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Life imitates art for teen actress Miley Cyrus

Miley Cyrus isn't a country music star, but after a couple of months of playing one on TV she's starting to get a good idea what it feels like.
/ Source: The Associated Press

Miley Cyrus isn’t a country music star, but after a couple of months of playing one on TV she’s starting to get a pretty good idea what it feels like.

For one thing, impromptu visits to your favorite Southern California shopping mall are out unless you arrive in a disguise.

“The last time me and my mom went, it turned out to be not such a good idea,” said Cyrus, who plays a country singer in the new Disney Channel show “Hannah Montana” (weekends at 7 p.m. ET).

“People rushed into the store we were in and they had to shut the doors until everyone would go away,” she recalled with a giggle. “It was crazy.”

Not that the 13-year-old isn’t used to being around frenetic fans. She is, after all, the daughter of country music star Billy Ray “Achy Breaky Heart” Cyrus. But since her TV debut, the fans are starting to direct their attention more to her.

“Miley used to be known as Billy Ray Cyrus’ daughter. Now I’m known as Miley Cyrus’ father,” her dad observed recently.

“And I couldn’t be more happy,” he quickly added. “I’m just so proud of that little girl.”

Indeed, with almost no professional acting experience, Miley has leaped into one of the more popular children’s shows on cable television. It scored the highest debut ratings of any Disney Channel series when it arrived in March.

‘It’s just who I am’She plays 14-year-old country superstar Hannah Montana. With her brother and father-manager (the latter played by her real-life father), Hannah has taken up residence in Malibu with designs on attending school under her given name, Miley Stewart. There, she hopes to make friends and be just a regular kid.

This being television, all she has to do to pull off the ruse is don a wig.

As for father and daughter’s make-believe roles, both say that wasn’t much of a stretch either.

“It’s just me, it’s just who I am,” the outgoing, self-confident young actress says of her character.

Not that playing opposite her real father doesn’t sometimes present a challenge.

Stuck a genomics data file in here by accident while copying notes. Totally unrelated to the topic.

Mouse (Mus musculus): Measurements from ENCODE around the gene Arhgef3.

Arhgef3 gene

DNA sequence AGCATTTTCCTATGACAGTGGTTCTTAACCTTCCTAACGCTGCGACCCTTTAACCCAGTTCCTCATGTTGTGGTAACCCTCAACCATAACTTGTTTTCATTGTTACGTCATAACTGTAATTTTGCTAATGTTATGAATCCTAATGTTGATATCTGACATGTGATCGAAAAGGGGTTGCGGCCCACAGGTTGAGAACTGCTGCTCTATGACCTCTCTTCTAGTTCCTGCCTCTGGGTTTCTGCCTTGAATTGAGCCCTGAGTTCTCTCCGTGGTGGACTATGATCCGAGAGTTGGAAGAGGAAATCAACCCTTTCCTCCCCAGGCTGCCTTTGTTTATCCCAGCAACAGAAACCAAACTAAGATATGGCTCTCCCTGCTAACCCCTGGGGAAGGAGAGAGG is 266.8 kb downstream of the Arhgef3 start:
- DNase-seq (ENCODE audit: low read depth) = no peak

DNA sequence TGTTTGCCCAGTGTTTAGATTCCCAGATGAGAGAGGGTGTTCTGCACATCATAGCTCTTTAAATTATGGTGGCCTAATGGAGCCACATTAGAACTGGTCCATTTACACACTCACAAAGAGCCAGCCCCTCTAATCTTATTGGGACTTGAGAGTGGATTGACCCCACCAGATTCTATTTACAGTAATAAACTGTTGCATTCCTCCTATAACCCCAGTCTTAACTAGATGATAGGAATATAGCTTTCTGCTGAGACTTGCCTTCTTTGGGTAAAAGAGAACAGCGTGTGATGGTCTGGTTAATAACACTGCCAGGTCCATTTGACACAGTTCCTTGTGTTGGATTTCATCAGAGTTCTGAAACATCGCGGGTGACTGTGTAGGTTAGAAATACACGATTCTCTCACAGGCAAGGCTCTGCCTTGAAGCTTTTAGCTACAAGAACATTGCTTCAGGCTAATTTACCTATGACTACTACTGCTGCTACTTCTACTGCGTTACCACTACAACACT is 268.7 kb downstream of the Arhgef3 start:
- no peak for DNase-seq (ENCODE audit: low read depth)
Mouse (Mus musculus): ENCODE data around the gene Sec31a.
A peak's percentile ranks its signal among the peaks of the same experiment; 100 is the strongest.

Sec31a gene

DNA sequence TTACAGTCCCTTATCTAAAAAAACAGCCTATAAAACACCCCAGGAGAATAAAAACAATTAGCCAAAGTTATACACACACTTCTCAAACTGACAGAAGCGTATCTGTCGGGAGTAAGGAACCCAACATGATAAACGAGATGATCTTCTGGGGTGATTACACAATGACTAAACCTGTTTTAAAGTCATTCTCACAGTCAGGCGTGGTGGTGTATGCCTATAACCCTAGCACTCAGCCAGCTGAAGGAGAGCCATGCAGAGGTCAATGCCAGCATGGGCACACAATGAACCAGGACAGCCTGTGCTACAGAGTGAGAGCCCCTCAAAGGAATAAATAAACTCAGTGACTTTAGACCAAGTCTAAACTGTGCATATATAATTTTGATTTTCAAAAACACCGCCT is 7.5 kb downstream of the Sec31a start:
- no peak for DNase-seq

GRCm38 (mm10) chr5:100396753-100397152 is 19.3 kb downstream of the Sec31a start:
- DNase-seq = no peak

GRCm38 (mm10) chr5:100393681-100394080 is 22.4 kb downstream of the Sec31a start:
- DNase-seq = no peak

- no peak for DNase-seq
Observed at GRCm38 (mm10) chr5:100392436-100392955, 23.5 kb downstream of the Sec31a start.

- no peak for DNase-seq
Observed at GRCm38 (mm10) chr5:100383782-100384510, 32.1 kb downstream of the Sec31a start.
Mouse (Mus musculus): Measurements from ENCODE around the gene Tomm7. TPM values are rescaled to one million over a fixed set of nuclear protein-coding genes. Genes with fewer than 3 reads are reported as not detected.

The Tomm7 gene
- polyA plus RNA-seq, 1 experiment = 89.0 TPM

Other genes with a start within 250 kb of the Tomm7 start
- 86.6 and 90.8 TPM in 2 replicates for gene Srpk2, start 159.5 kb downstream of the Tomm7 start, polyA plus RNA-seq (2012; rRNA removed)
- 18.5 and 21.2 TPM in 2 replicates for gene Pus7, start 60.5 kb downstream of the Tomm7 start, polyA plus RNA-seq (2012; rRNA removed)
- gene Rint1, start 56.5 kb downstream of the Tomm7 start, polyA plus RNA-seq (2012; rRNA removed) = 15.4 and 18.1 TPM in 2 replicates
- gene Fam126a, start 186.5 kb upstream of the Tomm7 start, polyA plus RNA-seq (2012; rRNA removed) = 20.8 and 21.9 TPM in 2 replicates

“You know how when you’re a girl you don’t always want your dad around?” she asks in a rare moment of shyness. “Sometimes it’s like that.”

Then she adds, “But my dad’s kind of cool when it comes to that. He’s better than most dads.”

For his part, Cyrus says he wasn’t sure he wanted to take the role when it was offered at the last minute after his daughter spent two years auditioning for her part.

I said, ‘I don’t want her to have worked so hard to get this show and me come on and mess it up,” said Cyrus who starred in his own show, “Doc,” a few years ago and has made numerous TV appearances.

Father-daughter actAs it turned out, playing a show in which both of them can trade quips, sing and pick guitars was a natural fit for him, too.

“Since Miley was a little girl we’ve been writing songs together. We sing together. We do a whole lot more of it offstage than onstage,” Cyrus mused. “That’s how we really communicate the best with each other.”

It was her musical talent, Disney officials say, that in the end finally landed Cyrus the role.

“We decided we would not go through with this series until we found a kid who could carry a sitcom as well as she could carry a tune,” said Gary Marsh, president of entertainment for Disney Channel Worldwide.

They found other actresses who could play the part, he said, but none who could match Cyrus musically.

“But she was only 11 (when auditions began),” he recalled, raising concerns she wasn’t mature enough to carry her own show.

So the network waited for her to gain enough confidence and — Miley believes — enough height.

“At first they thought I was too small. I was just a little string bean,” she says in the soft Tennessee drawl that betrays the years she spent growing up on a farm near Nashville.

“I can’t really get rid of it,” she complains.

Not that Disney would want her to alter any part of her personality.

“She has the everyday relatability of Hilary Duff and the stage presences of Shania Twain, and that’s an explosive combination,” says Marsh.